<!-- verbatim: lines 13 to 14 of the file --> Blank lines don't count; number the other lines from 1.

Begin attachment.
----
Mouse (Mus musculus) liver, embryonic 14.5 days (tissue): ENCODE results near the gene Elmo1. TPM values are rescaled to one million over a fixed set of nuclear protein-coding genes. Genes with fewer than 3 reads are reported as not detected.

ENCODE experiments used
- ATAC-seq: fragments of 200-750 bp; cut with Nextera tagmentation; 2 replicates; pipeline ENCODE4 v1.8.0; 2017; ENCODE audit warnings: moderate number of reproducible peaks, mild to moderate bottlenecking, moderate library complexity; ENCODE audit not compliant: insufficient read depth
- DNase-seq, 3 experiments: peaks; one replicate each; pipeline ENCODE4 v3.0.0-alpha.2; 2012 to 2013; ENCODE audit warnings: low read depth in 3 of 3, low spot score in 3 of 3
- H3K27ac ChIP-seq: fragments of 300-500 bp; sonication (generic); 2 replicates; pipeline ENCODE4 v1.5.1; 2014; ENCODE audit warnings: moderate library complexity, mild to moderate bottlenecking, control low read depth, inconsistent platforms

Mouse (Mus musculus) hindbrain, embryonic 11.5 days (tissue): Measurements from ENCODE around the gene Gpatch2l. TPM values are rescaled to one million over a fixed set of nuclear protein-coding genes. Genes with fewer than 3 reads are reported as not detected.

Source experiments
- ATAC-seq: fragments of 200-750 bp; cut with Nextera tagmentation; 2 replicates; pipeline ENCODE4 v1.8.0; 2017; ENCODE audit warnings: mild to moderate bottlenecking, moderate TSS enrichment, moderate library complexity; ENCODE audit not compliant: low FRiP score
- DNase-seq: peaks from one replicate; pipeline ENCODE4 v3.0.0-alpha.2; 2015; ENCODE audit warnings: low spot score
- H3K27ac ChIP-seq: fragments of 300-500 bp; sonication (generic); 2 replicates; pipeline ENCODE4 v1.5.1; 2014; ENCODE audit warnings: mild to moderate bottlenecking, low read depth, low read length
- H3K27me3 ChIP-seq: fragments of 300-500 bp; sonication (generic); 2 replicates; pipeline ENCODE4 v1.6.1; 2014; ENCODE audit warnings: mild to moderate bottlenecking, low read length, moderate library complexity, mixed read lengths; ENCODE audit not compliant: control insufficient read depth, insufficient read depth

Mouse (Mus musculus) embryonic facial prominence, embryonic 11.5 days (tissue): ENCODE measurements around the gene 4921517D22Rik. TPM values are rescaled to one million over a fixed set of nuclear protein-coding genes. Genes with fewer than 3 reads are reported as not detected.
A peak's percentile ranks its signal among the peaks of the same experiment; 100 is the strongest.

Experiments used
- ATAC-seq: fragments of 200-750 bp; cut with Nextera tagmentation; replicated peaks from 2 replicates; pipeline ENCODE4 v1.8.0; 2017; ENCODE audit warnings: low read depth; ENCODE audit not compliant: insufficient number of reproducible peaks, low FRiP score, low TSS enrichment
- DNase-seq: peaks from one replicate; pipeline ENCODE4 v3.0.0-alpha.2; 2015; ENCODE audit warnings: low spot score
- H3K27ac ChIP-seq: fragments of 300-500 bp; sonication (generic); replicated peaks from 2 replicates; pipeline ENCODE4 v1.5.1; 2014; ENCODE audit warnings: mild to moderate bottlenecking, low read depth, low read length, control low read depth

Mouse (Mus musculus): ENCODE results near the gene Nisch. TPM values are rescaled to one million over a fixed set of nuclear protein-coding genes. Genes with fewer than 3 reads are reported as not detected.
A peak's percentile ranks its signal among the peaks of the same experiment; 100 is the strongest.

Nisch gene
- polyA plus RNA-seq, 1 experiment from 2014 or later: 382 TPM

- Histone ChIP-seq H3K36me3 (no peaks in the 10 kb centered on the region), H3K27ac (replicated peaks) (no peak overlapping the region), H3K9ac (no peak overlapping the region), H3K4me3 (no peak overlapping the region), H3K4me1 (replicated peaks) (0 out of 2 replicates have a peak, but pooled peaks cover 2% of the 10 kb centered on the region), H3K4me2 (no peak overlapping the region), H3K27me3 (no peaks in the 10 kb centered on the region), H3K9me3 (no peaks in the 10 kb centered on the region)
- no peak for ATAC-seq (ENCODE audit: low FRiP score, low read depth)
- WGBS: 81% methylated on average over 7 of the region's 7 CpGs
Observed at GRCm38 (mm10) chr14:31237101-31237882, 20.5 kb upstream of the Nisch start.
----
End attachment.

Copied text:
A peak's percentile ranks its signal among the peaks of the same experiment; 100 is the strongest.

Experiments used